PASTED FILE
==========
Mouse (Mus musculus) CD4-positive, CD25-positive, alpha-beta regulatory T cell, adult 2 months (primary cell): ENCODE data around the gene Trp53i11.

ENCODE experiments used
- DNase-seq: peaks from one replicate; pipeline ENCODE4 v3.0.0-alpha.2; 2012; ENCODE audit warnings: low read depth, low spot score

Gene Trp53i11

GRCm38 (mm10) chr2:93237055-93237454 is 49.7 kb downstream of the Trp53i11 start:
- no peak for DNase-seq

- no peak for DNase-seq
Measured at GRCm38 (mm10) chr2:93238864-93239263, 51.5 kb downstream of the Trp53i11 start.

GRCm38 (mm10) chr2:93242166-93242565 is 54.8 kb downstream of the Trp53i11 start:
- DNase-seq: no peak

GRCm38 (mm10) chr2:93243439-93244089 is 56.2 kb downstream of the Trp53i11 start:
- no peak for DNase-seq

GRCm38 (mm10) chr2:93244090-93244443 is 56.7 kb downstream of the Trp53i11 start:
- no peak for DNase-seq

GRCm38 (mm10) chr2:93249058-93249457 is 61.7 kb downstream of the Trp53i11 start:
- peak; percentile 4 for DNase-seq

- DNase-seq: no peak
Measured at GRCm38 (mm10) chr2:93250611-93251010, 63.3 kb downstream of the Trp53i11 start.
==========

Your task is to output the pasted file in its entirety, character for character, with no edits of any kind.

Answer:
Mouse (Mus musculus) CD4-positive, CD25-positive, alpha-beta regulatory T cell, adult 2 months (primary cell): ENCODE data around the gene Trp53i11.

ENCODE experiments used
- DNase-seq: peaks from one replicate; pipeline ENCODE4 v3.0.0-alpha.2; 2012; ENCODE audit warnings: low read depth, low spot score

Gene Trp53i11

GRCm38 (mm10) chr2:93237055-93237454 is 49.7 kb downstream of the Trp53i11 start:
- no peak for DNase-seq

- no peak for DNase-seq
Measured at GRCm38 (mm10) chr2:93238864-93239263, 51.5 kb downstream of the Trp53i11 start.

GRCm38 (mm10) chr2:93242166-93242565 is 54.8 kb downstream of the Trp53i11 start:
- DNase-seq: no peak

GRCm38 (mm10) chr2:93243439-93244089 is 56.2 kb downstream of the Trp53i11 start:
- no peak for DNase-seq

GRCm38 (mm10) chr2:93244090-93244443 is 56.7 kb downstream of the Trp53i11 start:
- no peak for DNase-seq

GRCm38 (mm10) chr2:93249058-93249457 is 61.7 kb downstream of the Trp53i11 start:
- peak; percentile 4 for DNase-seq

- DNase-seq: no peak
Measured at GRCm38 (mm10) chr2:93250611-93251010, 63.3 kb downstream of the Trp53i11 start.